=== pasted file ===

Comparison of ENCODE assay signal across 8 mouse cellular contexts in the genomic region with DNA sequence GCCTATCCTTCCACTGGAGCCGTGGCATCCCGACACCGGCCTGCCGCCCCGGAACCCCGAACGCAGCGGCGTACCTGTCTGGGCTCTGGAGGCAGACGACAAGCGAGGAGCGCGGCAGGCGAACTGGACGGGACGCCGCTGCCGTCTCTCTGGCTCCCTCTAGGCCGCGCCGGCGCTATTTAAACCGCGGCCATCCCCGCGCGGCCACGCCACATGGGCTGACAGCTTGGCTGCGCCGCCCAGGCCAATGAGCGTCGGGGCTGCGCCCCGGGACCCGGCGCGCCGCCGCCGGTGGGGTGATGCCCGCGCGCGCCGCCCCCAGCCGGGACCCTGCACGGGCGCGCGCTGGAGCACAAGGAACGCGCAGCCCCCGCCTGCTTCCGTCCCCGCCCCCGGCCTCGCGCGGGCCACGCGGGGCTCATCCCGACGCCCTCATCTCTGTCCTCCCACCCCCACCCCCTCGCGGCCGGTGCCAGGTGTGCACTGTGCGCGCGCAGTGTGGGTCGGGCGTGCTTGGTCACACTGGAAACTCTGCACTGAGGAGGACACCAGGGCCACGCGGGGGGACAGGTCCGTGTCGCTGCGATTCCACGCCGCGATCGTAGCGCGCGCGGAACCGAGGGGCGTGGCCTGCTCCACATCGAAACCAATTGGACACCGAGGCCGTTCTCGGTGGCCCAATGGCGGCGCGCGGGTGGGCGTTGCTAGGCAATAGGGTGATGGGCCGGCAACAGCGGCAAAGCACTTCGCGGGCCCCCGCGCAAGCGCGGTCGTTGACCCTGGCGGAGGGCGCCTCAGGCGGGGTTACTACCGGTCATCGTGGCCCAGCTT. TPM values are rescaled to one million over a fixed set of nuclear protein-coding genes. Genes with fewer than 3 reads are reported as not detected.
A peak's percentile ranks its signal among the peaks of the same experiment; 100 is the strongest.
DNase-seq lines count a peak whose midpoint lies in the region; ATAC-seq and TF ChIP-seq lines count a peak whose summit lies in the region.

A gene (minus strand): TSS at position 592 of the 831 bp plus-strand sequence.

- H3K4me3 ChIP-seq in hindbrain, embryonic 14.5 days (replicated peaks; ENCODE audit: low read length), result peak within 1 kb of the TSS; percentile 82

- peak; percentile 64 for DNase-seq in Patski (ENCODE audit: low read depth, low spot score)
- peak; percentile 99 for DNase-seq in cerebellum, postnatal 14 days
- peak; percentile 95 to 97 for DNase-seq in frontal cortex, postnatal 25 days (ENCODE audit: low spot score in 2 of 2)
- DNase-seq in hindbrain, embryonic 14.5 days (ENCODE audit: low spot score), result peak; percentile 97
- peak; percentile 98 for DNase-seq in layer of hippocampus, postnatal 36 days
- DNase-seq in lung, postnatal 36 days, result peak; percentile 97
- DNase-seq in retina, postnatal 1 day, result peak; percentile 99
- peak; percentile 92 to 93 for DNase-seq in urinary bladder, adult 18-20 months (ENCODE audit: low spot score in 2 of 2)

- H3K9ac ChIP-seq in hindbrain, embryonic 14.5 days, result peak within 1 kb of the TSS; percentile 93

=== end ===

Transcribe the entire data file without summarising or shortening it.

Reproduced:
Comparison of ENCODE assay signal across 8 mouse cellular contexts in the genomic region with DNA sequence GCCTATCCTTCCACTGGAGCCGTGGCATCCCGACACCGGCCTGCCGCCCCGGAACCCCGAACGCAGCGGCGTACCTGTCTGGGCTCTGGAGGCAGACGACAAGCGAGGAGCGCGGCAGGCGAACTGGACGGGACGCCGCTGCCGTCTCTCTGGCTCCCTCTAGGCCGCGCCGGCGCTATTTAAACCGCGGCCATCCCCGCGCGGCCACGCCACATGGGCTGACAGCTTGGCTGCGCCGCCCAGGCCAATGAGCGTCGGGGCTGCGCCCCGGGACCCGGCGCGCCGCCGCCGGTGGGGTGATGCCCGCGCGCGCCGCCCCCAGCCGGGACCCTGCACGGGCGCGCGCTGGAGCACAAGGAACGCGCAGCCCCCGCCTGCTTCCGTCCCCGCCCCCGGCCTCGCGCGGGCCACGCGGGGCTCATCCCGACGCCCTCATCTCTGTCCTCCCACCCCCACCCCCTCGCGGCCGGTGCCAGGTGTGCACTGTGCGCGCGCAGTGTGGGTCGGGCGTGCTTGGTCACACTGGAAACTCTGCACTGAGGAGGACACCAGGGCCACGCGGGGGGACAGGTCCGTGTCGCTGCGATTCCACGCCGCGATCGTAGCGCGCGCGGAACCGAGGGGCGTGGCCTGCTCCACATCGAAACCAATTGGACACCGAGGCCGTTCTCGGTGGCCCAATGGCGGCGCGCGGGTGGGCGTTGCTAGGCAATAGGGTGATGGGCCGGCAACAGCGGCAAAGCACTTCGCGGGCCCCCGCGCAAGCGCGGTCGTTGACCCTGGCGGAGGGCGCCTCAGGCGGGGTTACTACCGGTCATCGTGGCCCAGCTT. TPM values are rescaled to one million over a fixed set of nuclear protein-coding genes. Genes with fewer than 3 reads are reported as not detected.
A peak's percentile ranks its signal among the peaks of the same experiment; 100 is the strongest.
DNase-seq lines count a peak whose midpoint lies in the region; ATAC-seq and TF ChIP-seq lines count a peak whose summit lies in the region.

A gene (minus strand): TSS at position 592 of the 831 bp plus-strand sequence.

- H3K4me3 ChIP-seq in hindbrain, embryonic 14.5 days (replicated peaks; ENCODE audit: low read length), result peak within 1 kb of the TSS; percentile 82

- peak; percentile 64 for DNase-seq in Patski (ENCODE audit: low read depth, low spot score)
- peak; percentile 99 for DNase-seq in cerebellum, postnatal 14 days
- peak; percentile 95 to 97 for DNase-seq in frontal cortex, postnatal 25 days (ENCODE audit: low spot score in 2 of 2)
- DNase-seq in hindbrain, embryonic 14.5 days (ENCODE audit: low spot score), result peak; percentile 97
- peak; percentile 98 for DNase-seq in layer of hippocampus, postnatal 36 days
- DNase-seq in lung, postnatal 36 days, result peak; percentile 97
- DNase-seq in retina, postnatal 1 day, result peak; percentile 99
- peak; percentile 92 to 93 for DNase-seq in urinary bladder, adult 18-20 months (ENCODE audit: low spot score in 2 of 2)

- H3K9ac ChIP-seq in hindbrain, embryonic 14.5 days, result peak within 1 kb of the TSS; percentile 93